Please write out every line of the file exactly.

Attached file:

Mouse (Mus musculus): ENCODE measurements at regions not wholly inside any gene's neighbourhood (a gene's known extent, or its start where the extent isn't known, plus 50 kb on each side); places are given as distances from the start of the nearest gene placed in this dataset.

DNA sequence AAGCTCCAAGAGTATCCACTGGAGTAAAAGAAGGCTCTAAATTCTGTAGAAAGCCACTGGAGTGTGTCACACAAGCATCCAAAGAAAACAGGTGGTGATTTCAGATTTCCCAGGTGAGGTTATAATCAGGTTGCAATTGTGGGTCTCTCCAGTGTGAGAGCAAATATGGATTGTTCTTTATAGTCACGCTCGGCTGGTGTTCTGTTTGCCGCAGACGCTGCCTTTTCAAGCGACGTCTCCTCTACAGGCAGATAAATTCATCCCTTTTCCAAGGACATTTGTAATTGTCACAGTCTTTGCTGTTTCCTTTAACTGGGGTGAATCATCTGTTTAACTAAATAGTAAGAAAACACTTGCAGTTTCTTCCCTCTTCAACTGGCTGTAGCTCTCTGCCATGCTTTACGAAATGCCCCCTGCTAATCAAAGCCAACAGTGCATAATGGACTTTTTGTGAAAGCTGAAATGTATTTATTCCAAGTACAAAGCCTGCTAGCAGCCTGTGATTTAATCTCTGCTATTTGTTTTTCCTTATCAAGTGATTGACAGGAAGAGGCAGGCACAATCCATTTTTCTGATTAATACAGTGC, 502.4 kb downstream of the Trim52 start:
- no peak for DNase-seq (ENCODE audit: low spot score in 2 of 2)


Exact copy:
Mouse (Mus musculus): ENCODE measurements at regions not wholly inside any gene's neighbourhood (a gene's known extent, or its start where the extent isn't known, plus 50 kb on each side); places are given as distances from the start of the nearest gene placed in this dataset.

DNA sequence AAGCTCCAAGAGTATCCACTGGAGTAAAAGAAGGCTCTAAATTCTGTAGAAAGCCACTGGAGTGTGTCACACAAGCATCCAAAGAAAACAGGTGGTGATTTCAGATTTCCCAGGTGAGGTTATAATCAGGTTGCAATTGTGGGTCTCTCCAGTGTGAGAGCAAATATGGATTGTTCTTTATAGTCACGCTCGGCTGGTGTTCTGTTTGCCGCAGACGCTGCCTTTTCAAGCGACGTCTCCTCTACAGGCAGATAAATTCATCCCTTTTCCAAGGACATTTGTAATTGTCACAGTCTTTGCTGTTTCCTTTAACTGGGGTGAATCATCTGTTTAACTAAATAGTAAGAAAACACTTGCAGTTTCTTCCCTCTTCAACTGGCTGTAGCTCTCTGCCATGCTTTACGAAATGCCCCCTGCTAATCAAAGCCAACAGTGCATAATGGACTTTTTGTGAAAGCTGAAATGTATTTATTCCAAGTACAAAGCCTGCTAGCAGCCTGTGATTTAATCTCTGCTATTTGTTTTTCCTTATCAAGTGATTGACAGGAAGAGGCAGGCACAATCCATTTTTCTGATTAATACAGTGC, 502.4 kb downstream of the Trim52 start:
- no peak for DNase-seq (ENCODE audit: low spot score in 2 of 2)